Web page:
As for what you experienced, with ANY CFL, you have to run it full blast when new for about 2 or 3 hours before they consistently produce their full output. I dont know why this is, but it is. When new, CFL's glow kind of "grayish" and the phosphor in the spiral will often be "spotty" until after the 2 hour break-in. You might want to try them again after a full-power break in.
Add pictures here
<% if( /^image/.test(type) ){ %>
<% } %>
<%-name%>
Add image file
Upload
windcrest wrote:

destroying the planet with mercury. Don't let the "the Gore disease" get to you!
Add pictures here
<% if( /^image/.test(type) ){ %>
<% } %>
<%-name%>
Add image file
Upload

All this angst about CFLs makes sense I guess if in a climate where one needs AC?
We do not; although the few homes here using heat pumps are supposed to be able to run them in reverse for the few days a year when it is warm and humid. Weather to which we are just not acclimatised!
August 24th: Tropical-storm/hurricane 'Bill' has passed over into the North Atlantic and today (during daylight) it's 12 degrees Celsius = about 56 deg F. Nice and cool for working outside although had everything put away and/or tied down ahead of the storm and nothing blew away nor trees tipped over.
Now approaching fall it's a bit chilly after all the damp and humidity of last few days/week. So any 'wasted heat' from incandescents (and other electrical appliances) when they are on during the slightly cooler evenings (about 50 deg F at night) and the bread and butter pudding now in the oven are helping to dry and warm the house.
With the recent humid air seeping down into our slightly cooler basement have been running a small dehumidifier down there and wringing several litres (half gallons) of water out of the air daily. That will slow down as cooler less humid weather arrives.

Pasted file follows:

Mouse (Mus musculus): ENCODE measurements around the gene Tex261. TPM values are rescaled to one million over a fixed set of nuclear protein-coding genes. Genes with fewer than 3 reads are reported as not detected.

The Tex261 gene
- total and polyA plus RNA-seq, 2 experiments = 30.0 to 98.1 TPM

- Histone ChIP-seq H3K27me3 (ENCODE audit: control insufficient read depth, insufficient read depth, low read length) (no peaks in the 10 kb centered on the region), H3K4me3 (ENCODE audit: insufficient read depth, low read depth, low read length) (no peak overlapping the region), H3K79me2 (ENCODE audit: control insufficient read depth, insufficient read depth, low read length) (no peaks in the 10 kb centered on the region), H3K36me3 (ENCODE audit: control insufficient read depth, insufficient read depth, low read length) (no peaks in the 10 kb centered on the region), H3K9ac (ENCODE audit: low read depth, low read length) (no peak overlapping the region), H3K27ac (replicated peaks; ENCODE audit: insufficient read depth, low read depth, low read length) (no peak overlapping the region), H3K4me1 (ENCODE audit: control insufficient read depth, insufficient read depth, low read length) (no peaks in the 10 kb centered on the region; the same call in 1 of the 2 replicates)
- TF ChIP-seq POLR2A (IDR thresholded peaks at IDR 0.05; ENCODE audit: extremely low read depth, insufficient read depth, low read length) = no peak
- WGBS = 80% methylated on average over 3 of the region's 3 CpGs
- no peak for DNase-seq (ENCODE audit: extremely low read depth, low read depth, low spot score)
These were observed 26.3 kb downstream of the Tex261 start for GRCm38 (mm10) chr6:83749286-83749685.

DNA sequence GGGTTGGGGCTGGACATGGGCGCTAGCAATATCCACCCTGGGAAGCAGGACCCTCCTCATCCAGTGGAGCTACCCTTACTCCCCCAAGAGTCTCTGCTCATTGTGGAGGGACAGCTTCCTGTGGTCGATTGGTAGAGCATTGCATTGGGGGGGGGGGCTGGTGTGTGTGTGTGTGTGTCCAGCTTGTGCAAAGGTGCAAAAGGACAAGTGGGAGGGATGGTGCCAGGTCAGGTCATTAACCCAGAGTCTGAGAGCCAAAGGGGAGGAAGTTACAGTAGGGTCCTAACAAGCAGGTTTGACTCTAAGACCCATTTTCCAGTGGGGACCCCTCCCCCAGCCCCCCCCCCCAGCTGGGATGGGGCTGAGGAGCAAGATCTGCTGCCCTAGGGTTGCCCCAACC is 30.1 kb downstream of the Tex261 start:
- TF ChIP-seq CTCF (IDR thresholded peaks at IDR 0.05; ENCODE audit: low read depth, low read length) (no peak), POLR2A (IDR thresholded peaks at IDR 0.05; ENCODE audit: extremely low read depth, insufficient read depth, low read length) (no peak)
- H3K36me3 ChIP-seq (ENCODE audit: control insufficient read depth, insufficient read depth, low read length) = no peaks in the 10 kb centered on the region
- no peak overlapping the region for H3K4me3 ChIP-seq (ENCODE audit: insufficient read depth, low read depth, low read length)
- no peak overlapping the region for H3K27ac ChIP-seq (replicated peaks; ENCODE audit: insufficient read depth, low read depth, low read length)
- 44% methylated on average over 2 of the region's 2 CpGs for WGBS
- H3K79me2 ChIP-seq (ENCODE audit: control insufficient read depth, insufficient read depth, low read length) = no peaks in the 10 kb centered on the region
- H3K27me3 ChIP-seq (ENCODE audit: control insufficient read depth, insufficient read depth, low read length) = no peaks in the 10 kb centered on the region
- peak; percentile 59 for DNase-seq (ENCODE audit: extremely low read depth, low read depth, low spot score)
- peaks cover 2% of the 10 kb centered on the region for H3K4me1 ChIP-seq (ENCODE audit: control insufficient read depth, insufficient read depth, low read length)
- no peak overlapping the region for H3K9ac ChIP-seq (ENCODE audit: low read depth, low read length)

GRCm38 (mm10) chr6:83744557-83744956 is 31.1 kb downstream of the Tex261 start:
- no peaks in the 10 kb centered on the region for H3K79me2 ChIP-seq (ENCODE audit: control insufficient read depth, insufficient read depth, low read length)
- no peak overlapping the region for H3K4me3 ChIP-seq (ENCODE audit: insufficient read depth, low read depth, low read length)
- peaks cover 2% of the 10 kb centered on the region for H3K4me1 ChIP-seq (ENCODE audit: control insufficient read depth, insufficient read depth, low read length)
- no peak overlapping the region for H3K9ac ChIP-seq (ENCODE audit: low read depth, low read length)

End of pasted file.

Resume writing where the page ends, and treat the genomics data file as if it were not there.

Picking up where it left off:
Good luck with the CFLs. Remembering that ALL energy that is introduced into any house structure has to be accommodated either as 'unwanted' extra 'heat' to be got rid of, or as useful 'warmth' that otherwise would have to be generated by gas, oil, electricity or wood burning etc. Visited recently a home equipped with very hot halogen kitchen pot lights. Excellent lighting but then they opened the windows to cool down!
Add pictures here
<% if( /^image/.test(type) ){ %>
<% } %>
<%-name%>
Add image file
Upload
stan wrote:
<SNIP to here>

Light bulbs are resistive heaters, which are less economical than heat pumps for heating. Only about half the heat delivered by a heat pump is from the electricity going into it - the other roughly 50% is pumped in from outside.
If you have resistive electric heating and need for heat year-round, then there are no savings from increasing the efficiency of your lights or other electric devices.
- Don Klipstein ( snipped-for-privacy@misty.com)
Add pictures here
<% if( /^image/.test(type) ){ %>
<% } %>
<%-name%>
Add image file
Upload
stan wrote:

yeah, it's 84 degrees here and I think I'm going to go try to knock out some miles on my bike because it's likely as cool as it's going to get this week. (that and I just got home from work and have some excess energy that needs to be burned off...)
So, yeah, a more efficient light bulb is quite useful around here. maybe 4 mos. a year the furnace is running, if that, and 2-3 of those not much duty cycle.
nate
--
replace "roosters" with "cox" to reply.
http://members.cox.net/njnagel